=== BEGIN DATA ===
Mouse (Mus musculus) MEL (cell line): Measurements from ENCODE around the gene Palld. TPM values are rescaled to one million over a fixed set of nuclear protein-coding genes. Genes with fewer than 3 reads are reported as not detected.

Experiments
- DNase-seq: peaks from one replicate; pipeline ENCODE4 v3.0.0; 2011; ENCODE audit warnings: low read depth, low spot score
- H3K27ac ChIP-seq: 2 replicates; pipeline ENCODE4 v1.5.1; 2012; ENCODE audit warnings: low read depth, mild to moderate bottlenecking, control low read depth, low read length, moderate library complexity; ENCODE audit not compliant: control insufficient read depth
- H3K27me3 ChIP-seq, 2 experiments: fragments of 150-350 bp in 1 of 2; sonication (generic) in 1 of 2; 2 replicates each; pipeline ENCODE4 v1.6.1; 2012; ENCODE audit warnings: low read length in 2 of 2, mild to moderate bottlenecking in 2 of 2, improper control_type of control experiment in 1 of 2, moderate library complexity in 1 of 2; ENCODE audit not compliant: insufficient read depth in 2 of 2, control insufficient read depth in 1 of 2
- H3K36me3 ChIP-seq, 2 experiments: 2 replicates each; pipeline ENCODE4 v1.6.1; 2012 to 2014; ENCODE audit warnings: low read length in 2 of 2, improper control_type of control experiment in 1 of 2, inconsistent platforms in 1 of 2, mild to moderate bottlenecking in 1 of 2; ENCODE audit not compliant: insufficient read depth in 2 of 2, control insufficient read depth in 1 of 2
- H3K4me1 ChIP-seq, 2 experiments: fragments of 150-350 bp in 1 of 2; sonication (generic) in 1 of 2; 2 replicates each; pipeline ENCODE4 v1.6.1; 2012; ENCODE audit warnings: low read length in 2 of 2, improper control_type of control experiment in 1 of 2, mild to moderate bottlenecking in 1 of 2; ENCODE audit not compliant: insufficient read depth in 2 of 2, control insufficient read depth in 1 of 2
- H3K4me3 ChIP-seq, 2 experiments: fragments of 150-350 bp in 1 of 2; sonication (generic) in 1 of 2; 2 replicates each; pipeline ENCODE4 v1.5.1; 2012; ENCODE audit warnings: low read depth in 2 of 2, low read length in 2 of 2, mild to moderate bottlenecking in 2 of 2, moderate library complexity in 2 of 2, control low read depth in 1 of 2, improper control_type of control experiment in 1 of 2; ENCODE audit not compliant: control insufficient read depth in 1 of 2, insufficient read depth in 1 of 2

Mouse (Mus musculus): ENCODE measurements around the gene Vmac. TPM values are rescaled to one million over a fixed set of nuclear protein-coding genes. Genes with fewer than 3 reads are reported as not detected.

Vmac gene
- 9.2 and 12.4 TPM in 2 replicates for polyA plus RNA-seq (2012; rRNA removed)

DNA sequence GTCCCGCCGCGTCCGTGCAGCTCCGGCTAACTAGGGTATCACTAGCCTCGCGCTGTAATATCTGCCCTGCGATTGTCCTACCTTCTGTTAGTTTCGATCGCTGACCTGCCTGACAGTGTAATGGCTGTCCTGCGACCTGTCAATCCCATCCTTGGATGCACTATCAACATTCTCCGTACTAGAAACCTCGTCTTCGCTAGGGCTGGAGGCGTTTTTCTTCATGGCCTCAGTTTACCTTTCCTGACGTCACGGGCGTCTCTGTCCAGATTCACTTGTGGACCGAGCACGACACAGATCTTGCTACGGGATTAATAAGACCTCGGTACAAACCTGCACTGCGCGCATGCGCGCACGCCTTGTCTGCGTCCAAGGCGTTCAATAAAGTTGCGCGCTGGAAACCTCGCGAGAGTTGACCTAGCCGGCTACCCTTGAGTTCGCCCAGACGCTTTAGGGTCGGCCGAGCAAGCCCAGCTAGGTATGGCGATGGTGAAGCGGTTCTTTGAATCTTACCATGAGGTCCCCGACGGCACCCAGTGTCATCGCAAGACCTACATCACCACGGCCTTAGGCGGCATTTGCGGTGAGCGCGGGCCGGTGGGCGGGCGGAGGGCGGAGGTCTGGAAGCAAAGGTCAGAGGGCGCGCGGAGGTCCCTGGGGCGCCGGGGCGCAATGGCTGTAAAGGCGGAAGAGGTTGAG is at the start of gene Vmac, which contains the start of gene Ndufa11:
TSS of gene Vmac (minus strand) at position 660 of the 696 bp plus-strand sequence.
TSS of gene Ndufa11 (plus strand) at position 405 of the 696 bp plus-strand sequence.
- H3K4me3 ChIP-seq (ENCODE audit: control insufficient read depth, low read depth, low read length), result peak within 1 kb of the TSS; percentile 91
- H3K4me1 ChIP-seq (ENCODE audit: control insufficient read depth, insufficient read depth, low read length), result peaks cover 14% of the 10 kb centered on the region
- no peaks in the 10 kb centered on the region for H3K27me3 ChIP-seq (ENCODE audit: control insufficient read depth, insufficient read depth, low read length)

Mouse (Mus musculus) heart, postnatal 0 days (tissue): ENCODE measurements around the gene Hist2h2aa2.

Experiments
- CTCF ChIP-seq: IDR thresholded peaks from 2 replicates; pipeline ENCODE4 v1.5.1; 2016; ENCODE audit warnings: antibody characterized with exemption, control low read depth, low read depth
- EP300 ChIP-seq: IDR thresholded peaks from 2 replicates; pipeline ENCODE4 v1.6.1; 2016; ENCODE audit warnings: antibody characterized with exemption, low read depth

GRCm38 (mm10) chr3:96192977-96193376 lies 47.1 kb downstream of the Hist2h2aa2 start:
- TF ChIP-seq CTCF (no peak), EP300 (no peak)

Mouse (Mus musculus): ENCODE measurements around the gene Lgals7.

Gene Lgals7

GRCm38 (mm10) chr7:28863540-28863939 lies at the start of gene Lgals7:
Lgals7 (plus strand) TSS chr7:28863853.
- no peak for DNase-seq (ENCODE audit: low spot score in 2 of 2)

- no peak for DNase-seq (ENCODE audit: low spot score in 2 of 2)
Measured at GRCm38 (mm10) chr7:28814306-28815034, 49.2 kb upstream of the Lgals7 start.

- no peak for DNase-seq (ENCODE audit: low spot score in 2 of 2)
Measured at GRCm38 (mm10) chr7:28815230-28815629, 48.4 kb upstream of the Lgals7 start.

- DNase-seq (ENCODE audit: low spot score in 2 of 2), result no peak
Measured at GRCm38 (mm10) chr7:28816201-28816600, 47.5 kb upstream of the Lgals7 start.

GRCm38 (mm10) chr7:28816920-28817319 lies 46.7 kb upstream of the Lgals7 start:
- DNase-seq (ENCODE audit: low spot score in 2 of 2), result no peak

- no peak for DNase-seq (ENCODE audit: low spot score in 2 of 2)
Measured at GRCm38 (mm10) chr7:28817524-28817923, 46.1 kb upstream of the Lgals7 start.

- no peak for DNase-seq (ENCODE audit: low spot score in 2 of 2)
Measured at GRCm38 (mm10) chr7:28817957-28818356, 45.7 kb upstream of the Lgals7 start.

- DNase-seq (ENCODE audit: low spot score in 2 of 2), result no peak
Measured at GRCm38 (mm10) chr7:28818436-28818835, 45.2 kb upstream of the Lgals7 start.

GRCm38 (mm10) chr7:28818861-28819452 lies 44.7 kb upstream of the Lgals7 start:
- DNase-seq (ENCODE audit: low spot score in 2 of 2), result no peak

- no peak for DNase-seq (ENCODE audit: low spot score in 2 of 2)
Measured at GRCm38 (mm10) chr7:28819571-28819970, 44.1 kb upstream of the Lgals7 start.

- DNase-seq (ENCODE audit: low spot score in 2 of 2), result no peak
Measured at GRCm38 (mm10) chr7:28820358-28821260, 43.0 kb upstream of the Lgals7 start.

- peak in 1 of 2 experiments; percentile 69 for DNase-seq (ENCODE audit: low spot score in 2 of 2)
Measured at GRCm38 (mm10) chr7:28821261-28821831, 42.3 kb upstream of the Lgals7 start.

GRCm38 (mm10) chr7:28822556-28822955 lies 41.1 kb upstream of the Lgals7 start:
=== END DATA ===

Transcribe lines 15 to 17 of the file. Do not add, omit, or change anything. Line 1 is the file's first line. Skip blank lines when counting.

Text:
- H3K4me3 ChIP-seq (ENCODE audit: control insufficient read depth, low read depth, low read length), result peak within 1 kb of the TSS; percentile 91
- H3K4me1 ChIP-seq (ENCODE audit: control insufficient read depth, insufficient read depth, low read length), result peaks cover 14% of the 10 kb centered on the region
- no peaks in the 10 kb centered on the region for H3K27me3 ChIP-seq (ENCODE audit: control insufficient read depth, insufficient read depth, low read length)